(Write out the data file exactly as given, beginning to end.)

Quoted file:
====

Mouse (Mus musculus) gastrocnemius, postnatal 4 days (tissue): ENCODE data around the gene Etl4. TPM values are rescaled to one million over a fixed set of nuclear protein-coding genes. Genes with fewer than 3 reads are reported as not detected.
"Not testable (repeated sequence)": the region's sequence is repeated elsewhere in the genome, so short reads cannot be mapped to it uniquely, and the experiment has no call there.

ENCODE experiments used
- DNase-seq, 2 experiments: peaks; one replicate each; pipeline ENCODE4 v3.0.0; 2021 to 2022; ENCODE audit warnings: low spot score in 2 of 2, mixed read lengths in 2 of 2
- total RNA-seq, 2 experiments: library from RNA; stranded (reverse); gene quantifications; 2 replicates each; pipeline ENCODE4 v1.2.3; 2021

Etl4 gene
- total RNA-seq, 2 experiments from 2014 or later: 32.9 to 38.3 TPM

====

Mouse (Mus musculus) gastrocnemius, postnatal 4 days (tissue): ENCODE data around the gene Etl4. TPM values are rescaled to one million over a fixed set of nuclear protein-coding genes. Genes with fewer than 3 reads are reported as not detected.
"Not testable (repeated sequence)": the region's sequence is repeated elsewhere in the genome, so short reads cannot be mapped to it uniquely, and the experiment has no call there.

ENCODE experiments used
- DNase-seq, 2 experiments: peaks; one replicate each; pipeline ENCODE4 v3.0.0; 2021 to 2022; ENCODE audit warnings: low spot score in 2 of 2, mixed read lengths in 2 of 2
- total RNA-seq, 2 experiments: library from RNA; stranded (reverse); gene quantifications; 2 replicates each; pipeline ENCODE4 v1.2.3; 2021

Etl4 gene
- total RNA-seq, 2 experiments from 2014 or later: 32.9 to 38.3 TPM